The iShares MSCI Thailand Capped ETF (THD) has had its bouts with political volatility in the past, but the most recent batch of instability in the Southeast Asian country comes at a time when emerging markets investors are taking a cautious approach to higher-risk Southeast Asian markets, of which Thailand is one.
THD, the lone Thailand ETF, has tumbled nearly 7% since Oct. 18 amid escalating Bangkok street protests. Already dealing with downwardly revised growth rates, Thailand’s tourism sector is seen as increasingly vulnerable. In October, Thailand’s central bank pared its 2013 growth estimate for the economy to 3.7% from 4.2%. [Worst-Performing Single-Country ETFs]
Thailand’s current prime minister, Yingluck Shinawatra, is attempting to pass legislation that would provide amnesty for all political crimes committed after the country’s 2006 military coup, a move that would possibly vindicate her brother, former Prime Minister Thaksin Shinawatra.
The fear, and hence the source of the protests, is that would clear the way of Thaksin to return to Thailand and reassume power at some point. Investors have responded by pulling almost $16 million from THD since Oct. 18. The fund has lost almost $70.6 million this year while the comparable Vietnam and Philippines ETFs have seen positive inflows. [Vietnam ETF Rises]
Foreign investors $323 million more Thai bonds than they bought last week and pulled a net $91 million from equities, reports Yumi Teso and Anuchit Nguyen for Bloomberg.
The protests are ill-timed for THD from both a fundamental and technical perspective. Concerning the latter, the ETF recently completed a bullish reverse head and shoulders formation, but since tensions have escalated, THD has slipped below its 50-day moving average.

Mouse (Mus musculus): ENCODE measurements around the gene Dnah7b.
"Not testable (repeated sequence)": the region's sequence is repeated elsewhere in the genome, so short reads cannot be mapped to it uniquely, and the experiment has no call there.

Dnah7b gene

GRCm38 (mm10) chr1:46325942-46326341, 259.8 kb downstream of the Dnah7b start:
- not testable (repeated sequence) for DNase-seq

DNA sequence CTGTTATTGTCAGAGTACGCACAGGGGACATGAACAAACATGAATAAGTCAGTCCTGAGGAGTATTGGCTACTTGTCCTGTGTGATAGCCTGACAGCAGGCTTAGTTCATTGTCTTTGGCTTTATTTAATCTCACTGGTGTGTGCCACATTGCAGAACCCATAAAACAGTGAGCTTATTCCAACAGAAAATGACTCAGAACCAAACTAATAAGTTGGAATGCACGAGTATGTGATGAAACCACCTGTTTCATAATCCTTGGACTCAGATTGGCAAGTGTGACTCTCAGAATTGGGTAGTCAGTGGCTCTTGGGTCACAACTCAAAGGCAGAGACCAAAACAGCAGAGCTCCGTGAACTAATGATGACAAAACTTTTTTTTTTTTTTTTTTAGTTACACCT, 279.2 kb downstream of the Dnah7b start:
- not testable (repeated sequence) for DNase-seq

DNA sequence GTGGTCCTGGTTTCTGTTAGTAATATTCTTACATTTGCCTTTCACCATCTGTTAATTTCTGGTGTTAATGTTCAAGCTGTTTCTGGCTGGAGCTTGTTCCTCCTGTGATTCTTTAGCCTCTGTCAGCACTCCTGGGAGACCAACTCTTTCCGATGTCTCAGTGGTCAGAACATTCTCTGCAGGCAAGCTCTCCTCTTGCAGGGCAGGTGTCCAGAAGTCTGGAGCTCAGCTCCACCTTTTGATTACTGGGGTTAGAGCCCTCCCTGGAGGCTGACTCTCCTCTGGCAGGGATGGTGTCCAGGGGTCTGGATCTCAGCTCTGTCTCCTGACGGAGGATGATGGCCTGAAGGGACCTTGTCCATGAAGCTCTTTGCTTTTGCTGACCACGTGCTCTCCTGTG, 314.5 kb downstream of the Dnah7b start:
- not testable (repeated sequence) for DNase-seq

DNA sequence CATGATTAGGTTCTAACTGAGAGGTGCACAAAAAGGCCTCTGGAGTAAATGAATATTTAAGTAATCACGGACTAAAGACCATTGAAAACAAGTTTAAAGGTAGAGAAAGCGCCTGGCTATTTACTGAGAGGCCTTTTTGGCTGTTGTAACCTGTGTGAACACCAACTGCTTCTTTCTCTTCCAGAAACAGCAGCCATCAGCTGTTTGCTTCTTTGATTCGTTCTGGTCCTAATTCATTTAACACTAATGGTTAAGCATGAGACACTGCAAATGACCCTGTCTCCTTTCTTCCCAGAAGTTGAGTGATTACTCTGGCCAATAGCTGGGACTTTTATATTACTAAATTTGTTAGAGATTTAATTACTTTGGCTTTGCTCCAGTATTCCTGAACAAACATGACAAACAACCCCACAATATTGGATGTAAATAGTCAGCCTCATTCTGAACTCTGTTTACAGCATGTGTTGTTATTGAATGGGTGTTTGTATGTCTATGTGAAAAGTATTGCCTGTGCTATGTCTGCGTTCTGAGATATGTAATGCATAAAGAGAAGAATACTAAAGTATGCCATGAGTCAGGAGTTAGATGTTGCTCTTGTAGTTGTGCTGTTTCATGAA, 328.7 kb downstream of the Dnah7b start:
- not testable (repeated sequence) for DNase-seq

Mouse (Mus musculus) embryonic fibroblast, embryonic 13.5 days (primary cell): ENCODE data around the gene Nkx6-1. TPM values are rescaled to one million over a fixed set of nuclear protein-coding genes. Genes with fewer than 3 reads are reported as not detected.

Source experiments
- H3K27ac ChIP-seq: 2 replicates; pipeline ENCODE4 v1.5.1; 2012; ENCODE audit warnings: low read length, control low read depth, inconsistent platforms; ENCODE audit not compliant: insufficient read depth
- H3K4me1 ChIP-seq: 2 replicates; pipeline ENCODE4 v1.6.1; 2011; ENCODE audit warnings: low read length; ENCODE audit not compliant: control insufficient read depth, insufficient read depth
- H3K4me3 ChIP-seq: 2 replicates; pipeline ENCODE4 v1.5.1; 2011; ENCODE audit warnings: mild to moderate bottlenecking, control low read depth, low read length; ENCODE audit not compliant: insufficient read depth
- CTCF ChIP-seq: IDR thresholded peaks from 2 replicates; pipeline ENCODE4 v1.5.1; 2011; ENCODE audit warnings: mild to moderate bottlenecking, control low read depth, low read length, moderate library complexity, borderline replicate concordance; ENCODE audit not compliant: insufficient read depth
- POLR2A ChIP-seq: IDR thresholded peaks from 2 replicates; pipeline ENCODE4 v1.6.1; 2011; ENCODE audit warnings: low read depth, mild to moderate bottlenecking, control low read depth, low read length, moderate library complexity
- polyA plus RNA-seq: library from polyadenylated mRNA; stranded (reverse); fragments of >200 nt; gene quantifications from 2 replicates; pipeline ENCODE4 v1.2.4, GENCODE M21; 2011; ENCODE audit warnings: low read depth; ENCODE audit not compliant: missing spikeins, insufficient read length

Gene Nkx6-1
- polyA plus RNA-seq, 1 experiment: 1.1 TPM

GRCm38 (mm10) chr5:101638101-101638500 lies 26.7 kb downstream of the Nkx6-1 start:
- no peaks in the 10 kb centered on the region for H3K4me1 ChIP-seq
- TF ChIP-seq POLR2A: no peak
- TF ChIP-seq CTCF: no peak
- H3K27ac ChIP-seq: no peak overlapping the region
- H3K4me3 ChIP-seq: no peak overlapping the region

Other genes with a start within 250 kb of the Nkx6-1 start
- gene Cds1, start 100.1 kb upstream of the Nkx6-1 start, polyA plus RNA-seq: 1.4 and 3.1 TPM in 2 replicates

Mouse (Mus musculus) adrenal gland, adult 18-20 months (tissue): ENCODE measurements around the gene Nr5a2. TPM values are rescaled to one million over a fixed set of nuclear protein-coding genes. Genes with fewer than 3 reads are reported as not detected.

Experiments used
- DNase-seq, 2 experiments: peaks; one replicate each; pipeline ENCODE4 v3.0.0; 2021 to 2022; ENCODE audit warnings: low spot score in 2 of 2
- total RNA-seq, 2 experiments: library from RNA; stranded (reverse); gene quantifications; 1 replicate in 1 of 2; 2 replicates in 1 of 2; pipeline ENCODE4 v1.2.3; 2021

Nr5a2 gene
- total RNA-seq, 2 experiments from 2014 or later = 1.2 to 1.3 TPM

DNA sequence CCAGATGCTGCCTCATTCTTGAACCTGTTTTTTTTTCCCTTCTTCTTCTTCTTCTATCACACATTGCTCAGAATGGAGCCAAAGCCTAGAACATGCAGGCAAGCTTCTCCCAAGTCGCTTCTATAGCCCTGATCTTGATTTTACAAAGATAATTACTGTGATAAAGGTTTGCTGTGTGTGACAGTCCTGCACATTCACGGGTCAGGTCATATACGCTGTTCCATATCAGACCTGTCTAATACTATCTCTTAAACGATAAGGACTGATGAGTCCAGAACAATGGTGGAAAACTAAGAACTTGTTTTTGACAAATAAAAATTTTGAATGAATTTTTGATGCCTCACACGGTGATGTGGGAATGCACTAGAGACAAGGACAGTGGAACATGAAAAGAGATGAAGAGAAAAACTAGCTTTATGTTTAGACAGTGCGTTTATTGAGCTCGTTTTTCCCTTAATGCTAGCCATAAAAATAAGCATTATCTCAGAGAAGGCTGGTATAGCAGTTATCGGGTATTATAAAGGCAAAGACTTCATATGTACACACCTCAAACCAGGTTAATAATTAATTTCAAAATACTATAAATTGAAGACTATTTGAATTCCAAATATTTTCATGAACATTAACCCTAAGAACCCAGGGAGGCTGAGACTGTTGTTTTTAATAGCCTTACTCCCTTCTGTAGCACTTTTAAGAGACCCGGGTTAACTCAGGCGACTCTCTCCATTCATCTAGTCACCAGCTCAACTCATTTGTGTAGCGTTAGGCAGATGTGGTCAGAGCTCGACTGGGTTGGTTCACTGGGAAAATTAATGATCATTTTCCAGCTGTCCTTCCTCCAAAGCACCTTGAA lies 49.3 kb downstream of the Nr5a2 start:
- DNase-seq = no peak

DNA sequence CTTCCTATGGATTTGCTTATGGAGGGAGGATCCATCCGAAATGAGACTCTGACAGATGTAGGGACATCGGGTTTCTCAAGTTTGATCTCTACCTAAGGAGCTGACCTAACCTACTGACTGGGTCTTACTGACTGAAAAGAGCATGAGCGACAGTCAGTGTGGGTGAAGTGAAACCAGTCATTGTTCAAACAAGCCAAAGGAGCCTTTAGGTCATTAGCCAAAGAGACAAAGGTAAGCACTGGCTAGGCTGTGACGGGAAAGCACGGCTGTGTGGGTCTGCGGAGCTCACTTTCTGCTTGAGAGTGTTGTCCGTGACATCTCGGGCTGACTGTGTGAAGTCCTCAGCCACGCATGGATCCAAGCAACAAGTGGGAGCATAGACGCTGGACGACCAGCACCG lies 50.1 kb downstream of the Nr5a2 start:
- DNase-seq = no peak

The fund is 7% below its 200-day line and has not mustered a string of solid closes above that line since early June.
This year, THD has also contended with efforts to stymie a massive Thai infrastructure spending and fears the country’s equity and debt markets could be hampered by Fed tapering. In September, Goldman Sachs cut its rating on Thai equities to marketweight from overweight. [Thailand ETF's Tale of Woe]
The benchmark SET Index has violated support at 1,400 and a dip below 1,350 could lead to increase pressure on THD. In addition to political problems, Thailand is also dealing with bad loans and some highly leveraged financial institutions. Not good news for an ETF with a 36.2% weight to the financial services sector.
Market historians may remember the 2010 Red Shirt/Yellow Shirt protests that stung THD, but even then, the worst decline the ETF endured was 11.2%. A year later, the ETF was higher by over 50%.
iShares MSCI Thailand Capped ETF
ETF Trends editorial team contributed to this post.
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